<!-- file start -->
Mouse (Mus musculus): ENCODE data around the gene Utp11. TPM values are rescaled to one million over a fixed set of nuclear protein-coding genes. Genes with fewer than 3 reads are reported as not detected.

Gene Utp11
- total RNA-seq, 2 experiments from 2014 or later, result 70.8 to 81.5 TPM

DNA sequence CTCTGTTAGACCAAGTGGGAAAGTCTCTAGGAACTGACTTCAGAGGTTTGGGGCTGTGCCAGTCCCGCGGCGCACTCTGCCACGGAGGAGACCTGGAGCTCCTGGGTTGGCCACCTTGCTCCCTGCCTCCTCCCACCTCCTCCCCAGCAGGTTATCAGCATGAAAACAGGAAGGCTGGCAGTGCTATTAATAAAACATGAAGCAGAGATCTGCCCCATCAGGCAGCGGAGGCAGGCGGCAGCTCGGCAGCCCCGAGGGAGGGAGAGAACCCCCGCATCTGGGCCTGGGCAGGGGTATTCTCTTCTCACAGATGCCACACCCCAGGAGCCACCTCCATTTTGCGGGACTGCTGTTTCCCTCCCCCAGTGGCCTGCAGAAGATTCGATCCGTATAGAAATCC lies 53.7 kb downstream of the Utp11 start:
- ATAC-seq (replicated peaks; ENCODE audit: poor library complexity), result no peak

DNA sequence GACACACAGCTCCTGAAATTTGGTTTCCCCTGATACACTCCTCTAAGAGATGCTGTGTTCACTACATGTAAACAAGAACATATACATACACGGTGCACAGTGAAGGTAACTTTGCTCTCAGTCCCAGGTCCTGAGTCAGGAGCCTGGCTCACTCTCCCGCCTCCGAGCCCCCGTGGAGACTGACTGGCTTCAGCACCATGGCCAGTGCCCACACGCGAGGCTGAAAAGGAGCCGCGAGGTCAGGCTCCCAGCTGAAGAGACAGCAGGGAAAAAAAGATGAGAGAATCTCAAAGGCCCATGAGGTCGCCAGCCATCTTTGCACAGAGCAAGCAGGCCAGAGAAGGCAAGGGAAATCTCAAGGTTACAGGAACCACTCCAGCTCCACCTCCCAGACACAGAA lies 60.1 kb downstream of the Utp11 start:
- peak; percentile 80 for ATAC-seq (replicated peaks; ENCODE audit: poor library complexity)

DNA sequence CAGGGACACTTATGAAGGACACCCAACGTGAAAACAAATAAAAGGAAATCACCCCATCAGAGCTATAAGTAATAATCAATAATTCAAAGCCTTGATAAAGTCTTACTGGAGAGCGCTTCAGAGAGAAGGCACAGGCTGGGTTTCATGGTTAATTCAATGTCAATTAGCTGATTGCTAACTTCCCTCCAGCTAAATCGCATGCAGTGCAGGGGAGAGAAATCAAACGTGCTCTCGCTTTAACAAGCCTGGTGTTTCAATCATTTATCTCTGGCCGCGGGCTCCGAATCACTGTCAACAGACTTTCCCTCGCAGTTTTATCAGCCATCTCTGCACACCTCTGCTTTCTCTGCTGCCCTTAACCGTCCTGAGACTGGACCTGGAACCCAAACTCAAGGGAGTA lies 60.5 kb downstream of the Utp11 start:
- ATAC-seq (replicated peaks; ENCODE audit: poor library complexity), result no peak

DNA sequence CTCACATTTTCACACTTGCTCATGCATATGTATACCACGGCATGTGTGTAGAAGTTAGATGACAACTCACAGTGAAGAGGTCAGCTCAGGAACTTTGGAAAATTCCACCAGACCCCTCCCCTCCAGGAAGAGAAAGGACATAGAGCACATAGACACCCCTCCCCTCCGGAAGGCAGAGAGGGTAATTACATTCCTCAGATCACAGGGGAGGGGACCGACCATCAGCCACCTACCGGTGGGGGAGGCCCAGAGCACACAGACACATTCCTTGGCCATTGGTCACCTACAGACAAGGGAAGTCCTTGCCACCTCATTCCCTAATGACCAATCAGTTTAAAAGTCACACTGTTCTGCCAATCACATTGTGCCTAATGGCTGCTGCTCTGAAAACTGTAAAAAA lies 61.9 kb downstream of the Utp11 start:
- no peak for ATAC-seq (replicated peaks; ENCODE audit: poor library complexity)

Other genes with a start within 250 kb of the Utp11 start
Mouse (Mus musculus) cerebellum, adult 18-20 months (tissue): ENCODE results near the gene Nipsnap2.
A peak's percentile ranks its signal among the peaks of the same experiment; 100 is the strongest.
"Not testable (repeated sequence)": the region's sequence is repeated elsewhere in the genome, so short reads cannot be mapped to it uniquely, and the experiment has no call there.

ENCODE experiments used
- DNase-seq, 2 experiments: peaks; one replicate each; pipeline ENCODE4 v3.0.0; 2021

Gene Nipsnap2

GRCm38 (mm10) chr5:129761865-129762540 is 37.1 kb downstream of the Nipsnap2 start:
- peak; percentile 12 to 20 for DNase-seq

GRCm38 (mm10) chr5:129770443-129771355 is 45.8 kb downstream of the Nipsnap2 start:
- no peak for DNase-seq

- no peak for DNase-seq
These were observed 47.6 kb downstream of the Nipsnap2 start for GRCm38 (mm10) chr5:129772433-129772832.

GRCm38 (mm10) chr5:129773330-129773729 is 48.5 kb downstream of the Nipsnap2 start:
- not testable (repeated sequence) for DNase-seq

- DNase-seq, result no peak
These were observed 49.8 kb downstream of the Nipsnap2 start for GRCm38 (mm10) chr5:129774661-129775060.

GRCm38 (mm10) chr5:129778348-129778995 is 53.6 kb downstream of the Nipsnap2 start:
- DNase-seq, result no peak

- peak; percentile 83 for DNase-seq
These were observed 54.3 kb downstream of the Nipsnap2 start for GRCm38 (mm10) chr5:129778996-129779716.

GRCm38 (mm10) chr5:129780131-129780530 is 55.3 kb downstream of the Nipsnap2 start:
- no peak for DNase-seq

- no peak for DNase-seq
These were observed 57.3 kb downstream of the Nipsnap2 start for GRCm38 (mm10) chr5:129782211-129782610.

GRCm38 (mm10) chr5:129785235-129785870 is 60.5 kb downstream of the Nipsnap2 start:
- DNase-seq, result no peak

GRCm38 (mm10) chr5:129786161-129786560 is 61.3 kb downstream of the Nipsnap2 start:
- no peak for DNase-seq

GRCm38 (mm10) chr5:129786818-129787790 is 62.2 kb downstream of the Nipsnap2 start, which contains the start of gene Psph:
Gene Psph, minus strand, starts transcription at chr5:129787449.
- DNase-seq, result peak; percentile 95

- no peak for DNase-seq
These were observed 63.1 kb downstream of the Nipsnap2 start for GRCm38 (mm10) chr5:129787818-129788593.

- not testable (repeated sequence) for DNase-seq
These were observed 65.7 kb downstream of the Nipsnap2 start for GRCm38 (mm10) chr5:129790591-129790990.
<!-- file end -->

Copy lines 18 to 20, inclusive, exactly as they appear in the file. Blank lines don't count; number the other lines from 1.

Gene Nipsnap2

GRCm38 (mm10) chr5:129761865-129762540 is 37.1 kb downstream of the Nipsnap2 start:
- peak; percentile 12 to 20 for DNase-seq